Before deciding on what terms they will offer you a loan, lenders must discover two things about you: your ability to pay back the loan, and how committed you are to pay back the loan. To assess whether you can pay back the loan, they assess your income and debt ratio. In order to assess your willingness to pay back the mortgage loan, they consult your credit score.
The most widely used credit scores are FICO scores, which Fair Isaac & Company, a financial analytics agency, developed. Your FICO score ranges from 350 (high risk) to 850 (low risk). You can find out more on FICO here.
Your credit score comes from your repayment history. They don't consider income or personal characteristics. Fair Isaac invented FICO specifically to exclude demographic factors like these. "Profiling" was as bad a word when FICO scores were invented as it is now. Credit scoring was developed as a way to consider solely that which was relevant to a borrower's likelihood to repay the lender.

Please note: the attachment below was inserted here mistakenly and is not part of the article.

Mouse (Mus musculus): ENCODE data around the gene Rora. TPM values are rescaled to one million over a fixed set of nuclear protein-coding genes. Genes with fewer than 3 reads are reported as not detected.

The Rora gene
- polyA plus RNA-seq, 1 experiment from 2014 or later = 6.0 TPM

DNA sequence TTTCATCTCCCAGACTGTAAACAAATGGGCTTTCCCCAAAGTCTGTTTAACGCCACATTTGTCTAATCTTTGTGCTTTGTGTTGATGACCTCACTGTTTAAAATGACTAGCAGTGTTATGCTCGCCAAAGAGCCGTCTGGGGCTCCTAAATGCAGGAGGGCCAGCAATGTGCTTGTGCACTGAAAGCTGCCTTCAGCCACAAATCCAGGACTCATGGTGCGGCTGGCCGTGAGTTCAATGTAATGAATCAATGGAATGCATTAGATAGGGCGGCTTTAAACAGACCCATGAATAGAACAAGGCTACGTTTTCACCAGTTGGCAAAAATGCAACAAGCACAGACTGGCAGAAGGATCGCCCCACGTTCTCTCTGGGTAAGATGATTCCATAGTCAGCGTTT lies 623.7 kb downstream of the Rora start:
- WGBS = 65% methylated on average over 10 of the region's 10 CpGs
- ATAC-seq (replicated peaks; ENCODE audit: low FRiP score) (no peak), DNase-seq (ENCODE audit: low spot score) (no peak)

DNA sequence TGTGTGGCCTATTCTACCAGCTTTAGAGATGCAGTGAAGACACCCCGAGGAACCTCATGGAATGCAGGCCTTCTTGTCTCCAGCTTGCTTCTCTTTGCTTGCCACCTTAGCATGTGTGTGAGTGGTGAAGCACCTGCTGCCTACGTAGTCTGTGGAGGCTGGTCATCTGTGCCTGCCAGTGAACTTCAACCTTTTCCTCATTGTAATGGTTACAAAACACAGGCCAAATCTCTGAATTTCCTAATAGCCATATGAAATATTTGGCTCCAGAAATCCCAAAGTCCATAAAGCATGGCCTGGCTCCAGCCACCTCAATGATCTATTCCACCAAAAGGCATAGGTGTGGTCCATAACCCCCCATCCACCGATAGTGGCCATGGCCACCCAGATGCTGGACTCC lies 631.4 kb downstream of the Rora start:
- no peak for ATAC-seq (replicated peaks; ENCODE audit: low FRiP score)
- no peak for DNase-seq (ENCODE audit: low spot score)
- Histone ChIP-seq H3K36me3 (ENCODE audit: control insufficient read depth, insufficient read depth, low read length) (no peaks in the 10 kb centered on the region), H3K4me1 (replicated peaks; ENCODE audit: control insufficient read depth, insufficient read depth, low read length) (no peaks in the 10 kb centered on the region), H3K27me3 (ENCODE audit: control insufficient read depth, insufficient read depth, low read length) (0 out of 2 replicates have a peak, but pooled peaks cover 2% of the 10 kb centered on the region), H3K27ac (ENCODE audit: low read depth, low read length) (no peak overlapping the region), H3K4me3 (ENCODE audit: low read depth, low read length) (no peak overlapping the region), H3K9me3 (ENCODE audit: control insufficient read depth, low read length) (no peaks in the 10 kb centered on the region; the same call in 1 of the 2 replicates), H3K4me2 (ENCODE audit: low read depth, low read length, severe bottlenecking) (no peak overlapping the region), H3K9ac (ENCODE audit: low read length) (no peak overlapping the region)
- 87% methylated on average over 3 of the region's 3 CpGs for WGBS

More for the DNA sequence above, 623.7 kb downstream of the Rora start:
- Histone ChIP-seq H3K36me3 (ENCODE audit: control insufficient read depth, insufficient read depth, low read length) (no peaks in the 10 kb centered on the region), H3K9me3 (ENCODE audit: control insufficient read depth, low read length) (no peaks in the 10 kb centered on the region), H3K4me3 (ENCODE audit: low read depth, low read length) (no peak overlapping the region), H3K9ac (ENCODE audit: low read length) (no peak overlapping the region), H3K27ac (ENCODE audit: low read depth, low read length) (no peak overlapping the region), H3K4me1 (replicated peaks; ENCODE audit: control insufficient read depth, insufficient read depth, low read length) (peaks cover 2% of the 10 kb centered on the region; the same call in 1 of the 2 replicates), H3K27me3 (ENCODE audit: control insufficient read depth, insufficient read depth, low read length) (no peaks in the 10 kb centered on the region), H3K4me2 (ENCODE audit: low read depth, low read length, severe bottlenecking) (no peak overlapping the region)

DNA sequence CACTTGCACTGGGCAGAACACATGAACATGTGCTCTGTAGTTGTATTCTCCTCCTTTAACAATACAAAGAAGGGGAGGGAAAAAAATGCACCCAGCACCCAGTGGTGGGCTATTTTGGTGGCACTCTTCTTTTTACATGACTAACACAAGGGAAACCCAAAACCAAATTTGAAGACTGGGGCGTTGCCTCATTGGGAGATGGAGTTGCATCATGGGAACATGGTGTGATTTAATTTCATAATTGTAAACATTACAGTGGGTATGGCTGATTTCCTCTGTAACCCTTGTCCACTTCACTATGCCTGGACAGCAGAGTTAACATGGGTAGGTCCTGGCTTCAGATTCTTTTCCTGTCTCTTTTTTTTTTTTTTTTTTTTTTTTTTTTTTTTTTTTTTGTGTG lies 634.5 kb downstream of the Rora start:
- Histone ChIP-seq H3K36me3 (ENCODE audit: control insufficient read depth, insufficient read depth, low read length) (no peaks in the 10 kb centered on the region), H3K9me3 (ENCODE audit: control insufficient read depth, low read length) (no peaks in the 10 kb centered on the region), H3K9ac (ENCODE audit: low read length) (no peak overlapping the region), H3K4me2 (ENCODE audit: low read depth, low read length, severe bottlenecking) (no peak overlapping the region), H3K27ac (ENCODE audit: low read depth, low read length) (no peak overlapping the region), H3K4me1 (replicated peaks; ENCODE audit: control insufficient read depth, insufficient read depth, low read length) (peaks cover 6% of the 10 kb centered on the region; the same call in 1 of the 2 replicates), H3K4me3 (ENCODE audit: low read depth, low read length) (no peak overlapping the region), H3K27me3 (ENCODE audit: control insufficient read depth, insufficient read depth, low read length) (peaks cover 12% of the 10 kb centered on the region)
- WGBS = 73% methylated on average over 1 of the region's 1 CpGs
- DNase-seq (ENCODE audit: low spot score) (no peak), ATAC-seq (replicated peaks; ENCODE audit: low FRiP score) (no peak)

Past delinquencies, payment behavior, debt level, length of credit history, types of credit and number of credit inquiries are all considered in credit scores. Your score reflects the good and the bad of your credit history. Late payments lower your score, but establishing or reestablishing a good track record of making payments on time will improve your score.
For the agencies to calculate a credit score, borrowers must have an active credit account with six months of payment history. This history ensures that there is enough information in your report to assign a score. Some people don't have a long enough credit history to get a credit score. They may need to build up credit history before they apply for a loan.
At Saab Mortgage, we answer questions about Credit reports every day. Give us a call: 703-288-0777.
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